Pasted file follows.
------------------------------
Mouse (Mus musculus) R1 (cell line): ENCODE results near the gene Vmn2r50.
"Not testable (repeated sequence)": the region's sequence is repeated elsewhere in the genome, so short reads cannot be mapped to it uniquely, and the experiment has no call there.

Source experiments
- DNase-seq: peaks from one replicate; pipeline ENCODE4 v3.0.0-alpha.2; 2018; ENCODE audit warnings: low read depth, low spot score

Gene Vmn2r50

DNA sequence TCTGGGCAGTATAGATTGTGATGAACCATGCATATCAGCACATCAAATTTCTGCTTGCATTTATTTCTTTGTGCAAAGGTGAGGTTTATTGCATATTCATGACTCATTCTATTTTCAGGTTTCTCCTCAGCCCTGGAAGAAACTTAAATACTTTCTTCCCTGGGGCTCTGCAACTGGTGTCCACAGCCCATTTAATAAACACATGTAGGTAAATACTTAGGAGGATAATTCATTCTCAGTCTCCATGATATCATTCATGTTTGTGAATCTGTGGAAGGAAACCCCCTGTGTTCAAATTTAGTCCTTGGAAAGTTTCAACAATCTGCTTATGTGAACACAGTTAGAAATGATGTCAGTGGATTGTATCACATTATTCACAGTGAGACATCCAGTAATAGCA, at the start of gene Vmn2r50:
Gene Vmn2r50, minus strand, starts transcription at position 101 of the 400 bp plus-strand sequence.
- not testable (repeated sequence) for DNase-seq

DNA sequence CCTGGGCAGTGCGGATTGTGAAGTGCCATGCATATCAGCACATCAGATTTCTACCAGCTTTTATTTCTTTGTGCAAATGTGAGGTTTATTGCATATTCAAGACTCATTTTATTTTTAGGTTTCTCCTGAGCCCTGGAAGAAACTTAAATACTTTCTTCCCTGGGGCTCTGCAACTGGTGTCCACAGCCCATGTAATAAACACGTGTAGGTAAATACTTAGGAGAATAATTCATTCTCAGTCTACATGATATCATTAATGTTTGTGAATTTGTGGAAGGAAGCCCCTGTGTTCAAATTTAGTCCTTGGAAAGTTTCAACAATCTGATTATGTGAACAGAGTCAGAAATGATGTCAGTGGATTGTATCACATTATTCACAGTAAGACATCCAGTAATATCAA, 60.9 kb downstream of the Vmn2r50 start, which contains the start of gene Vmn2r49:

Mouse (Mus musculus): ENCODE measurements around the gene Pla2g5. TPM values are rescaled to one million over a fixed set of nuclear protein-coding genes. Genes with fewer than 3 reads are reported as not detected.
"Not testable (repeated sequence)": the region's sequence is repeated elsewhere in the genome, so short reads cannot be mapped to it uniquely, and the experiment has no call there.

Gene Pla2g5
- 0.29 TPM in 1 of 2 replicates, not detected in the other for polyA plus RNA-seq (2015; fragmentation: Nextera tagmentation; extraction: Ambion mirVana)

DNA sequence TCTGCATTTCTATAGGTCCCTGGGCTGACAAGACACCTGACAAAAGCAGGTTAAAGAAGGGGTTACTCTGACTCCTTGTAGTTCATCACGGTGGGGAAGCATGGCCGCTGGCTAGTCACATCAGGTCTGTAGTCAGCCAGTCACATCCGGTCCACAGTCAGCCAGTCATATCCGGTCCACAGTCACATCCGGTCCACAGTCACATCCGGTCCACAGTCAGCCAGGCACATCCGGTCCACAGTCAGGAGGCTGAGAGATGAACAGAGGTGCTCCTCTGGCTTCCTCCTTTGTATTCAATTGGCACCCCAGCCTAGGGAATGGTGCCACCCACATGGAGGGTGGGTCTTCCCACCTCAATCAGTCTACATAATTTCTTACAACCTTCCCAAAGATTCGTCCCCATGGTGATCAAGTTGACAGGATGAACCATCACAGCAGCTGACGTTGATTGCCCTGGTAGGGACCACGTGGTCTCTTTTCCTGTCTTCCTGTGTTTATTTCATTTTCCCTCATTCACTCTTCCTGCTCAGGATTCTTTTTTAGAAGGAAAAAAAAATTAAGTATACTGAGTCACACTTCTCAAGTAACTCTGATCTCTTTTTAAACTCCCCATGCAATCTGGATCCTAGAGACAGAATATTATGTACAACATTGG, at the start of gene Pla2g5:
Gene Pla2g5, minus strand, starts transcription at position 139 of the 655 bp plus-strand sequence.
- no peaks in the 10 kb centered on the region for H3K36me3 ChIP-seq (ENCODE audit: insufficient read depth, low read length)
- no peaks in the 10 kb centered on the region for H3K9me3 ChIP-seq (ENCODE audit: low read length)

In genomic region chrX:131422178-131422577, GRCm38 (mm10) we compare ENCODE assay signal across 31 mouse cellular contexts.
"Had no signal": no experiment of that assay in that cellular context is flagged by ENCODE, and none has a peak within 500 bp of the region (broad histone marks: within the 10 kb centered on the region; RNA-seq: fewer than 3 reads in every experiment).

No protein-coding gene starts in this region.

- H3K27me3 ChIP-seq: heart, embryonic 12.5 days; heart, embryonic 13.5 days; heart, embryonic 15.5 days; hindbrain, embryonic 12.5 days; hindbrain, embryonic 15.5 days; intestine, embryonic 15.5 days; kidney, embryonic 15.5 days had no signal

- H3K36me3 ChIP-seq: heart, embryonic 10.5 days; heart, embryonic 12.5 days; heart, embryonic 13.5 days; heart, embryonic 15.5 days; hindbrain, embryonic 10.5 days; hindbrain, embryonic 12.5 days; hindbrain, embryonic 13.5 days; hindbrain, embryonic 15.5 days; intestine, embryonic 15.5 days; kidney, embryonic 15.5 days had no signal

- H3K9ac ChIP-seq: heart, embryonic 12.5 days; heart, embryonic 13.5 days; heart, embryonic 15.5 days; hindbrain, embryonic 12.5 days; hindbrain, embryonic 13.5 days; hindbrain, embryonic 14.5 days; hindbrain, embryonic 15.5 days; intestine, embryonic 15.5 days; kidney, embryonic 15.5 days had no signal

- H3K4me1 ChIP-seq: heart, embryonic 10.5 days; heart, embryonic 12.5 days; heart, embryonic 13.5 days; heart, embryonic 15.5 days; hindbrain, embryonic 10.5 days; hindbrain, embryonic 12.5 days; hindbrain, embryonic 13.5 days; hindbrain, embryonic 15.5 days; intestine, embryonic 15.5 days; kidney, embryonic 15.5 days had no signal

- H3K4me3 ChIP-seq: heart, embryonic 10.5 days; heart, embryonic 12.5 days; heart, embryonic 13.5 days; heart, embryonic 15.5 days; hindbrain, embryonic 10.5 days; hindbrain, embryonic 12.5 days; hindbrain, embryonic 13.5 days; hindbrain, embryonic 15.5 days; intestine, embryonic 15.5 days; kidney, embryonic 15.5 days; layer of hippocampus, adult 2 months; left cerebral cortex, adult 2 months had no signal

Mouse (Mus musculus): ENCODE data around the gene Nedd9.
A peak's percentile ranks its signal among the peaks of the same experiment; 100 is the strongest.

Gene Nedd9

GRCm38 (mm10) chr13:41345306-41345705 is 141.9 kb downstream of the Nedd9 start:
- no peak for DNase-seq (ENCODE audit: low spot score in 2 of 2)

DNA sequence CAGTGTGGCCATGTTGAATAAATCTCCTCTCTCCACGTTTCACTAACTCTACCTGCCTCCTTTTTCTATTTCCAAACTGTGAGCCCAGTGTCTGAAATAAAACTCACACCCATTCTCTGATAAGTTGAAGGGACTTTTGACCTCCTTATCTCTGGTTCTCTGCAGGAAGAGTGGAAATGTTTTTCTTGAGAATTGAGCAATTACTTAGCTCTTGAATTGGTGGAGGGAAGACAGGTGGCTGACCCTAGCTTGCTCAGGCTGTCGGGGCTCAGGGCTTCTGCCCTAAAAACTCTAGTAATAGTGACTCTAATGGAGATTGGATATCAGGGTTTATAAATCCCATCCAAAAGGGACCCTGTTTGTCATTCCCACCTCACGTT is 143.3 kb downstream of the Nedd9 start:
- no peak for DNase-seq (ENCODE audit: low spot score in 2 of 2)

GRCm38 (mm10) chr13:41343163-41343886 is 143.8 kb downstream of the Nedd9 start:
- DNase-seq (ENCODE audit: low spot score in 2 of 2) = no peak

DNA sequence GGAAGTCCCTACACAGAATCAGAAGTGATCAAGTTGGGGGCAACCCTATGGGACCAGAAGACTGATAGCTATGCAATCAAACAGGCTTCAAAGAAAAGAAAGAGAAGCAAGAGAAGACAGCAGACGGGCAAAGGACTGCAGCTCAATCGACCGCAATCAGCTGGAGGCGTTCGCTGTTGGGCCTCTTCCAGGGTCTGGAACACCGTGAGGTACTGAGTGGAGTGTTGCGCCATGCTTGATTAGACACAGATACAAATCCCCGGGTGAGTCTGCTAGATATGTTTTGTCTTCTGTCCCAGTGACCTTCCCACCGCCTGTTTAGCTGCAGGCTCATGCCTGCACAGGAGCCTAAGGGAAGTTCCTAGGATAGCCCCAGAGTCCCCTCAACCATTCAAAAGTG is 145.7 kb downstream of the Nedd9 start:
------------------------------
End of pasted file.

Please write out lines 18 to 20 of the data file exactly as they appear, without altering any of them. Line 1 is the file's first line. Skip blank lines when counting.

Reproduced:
In genomic region chrX:131422178-131422577, GRCm38 (mm10) we compare ENCODE assay signal across 31 mouse cellular contexts.
"Had no signal": no experiment of that assay in that cellular context is flagged by ENCODE, and none has a peak within 500 bp of the region (broad histone marks: within the 10 kb centered on the region; RNA-seq: fewer than 3 reads in every experiment).

No protein-coding gene starts in this region.